Game Developers Don't Know How to Scare Us

Game Developers Don't Know How to Scare Us

Let's take a look at why game companies have so much trouble knowing what kinds of games will scare us - versus what games are actually scary.

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I have to disagree about FEAR: I think it did horror/FPS right, because it avoided the problems you noted. All of its really scary stuff was outside of FPS mechanics: except for the very end, you never shoot or otherwise interact with Alma and the phenomenon she spawns. The shooter parts are their own thing, and worked well as that. After a few replays the scares obviously wear thin, but while it works it works.

That said, I'm only taking about the original game. The expansion packs and sequels are all garbage.

While the action shooter route is probably not the correct way to go with scary games, games like Amnesia and SOMA feel like they're snapping too far into the opposite direction. Along with Alien: Isolation and Outlast, games today designated as 'scary' seem to just consist of 'run away from the all-powerful monster'. Now only having played Outlast (for a bit) I can say that this type of gameplay annoys me far more rather than actually scaring me. The first time might be tense, but after failing again and again I'll just get frustrated, and it'll be hard for any sense of fear to set in when I'm all pissed off.

The scariest games I played are the ones where there was hardly any "physical" danger at all, just sights and sounds designed to toy with my mind and tap into my anxiety.

Casual Shinji:
While the action shooter route is probably not the correct way to go with scary games, games like Amnesia and SOMA feel like they're snapping too far into the opposite direction. Along with Alien: Isolation and Outlast, games today designated as 'scary' seem to just consist of 'run away from the all-powerful monster'. Now only having played Outlast (for a bit) I can say that this type of gameplay annoys me far more rather than actually scaring me. The first time might be tense, but after failing again and again I'll just get frustrated, and it'll be hard for any sense of fear to set in when I'm all pissed off.

Alien: Isolation also had the problem that a diligent player could end up with more pipe bombs, molotovs, flamethrower fuel and parts to replace said items then they could possibly need. After a certain point in the game I stopped caring much for the alien, I explored at my own leisure and if it popped up I flung something explosive at it, giving me breathing room to move on. Not exactly the high point of scary experiences when you sigh at the sound of the Alien approaching as you ready your molotov.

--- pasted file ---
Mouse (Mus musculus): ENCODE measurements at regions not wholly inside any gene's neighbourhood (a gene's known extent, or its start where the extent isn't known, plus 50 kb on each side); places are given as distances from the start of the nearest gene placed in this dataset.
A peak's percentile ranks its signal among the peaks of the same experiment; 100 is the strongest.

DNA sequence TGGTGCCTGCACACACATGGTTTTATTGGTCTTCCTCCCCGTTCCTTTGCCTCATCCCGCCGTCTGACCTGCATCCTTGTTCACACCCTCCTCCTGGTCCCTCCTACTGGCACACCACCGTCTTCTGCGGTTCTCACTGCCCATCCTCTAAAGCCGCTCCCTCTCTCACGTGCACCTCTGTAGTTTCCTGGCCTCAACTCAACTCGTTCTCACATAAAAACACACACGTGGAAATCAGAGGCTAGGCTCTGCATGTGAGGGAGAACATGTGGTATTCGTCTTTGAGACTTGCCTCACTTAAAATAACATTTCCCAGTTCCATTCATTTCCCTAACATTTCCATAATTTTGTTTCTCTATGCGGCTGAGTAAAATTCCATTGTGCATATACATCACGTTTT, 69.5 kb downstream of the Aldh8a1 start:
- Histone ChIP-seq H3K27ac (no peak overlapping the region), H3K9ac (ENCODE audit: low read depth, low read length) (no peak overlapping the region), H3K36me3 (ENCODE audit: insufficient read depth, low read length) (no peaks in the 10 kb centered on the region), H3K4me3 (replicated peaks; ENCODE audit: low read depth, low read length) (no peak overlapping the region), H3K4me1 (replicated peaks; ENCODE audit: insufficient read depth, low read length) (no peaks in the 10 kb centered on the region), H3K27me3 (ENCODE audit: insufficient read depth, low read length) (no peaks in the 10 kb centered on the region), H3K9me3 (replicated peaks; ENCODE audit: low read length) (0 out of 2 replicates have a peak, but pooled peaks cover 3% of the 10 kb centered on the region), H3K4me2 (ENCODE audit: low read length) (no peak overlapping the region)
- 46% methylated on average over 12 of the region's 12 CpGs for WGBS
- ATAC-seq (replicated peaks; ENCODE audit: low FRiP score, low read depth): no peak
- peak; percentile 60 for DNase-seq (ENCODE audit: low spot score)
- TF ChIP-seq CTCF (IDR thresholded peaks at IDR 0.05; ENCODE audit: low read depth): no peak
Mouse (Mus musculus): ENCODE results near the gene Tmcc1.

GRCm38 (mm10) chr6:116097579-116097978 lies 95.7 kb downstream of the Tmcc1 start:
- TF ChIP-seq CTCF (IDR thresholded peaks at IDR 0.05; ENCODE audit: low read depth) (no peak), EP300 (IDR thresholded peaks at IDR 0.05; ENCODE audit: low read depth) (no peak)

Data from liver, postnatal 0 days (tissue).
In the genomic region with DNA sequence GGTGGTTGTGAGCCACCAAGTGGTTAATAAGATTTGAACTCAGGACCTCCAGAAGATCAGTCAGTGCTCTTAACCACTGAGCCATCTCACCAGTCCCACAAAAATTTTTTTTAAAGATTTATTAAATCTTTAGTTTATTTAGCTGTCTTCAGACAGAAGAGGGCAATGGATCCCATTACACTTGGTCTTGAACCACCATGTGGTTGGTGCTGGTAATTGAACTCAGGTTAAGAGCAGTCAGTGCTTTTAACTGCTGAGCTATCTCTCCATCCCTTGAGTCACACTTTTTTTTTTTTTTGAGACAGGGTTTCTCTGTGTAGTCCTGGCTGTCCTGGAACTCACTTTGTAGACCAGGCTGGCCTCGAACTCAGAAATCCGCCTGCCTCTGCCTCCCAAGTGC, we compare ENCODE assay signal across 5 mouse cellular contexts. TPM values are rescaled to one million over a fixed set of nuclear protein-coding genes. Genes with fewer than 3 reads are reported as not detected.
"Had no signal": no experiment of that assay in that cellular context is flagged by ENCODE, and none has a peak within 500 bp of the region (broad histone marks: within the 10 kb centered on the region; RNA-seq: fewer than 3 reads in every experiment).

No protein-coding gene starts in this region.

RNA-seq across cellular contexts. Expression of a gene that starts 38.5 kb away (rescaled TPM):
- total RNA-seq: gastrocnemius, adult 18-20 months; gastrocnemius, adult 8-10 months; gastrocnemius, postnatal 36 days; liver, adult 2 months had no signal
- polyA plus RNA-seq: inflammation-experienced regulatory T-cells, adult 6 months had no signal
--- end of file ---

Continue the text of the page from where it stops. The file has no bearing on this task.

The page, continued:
I suppose it depends on what you mean by "scare"; without some sort of definition, the whole thing gets a little vague. For example, whether you find "jump scares" an effective tactic or an annoying gimmick makes a huge difference as to whether something like Five Nights at Freddy's (and sequels) are "scary". Or if fear is something that comes in fits and starts or an over-all, mounting dread.

Resident Evil 5 I ultimately found annoying and dragged-out much more than scary, but 4 had some good moments, especially early in the village. Dead Space's jump scares got over-used, but I still found the sense of dread effective- the feeling that I was one lonely person in a world that was actively hostile to my existence and that I might only have survived as long as I had because I was being toyed with.

And oddly enough, I think you could make a case that Spec Ops - The Line is effectively horror. The big sense of "I don't know where I'm going, and I don't like it, but I can't stop." The one death that leads to... Well, this- made me more uneasy that a hundred zombies.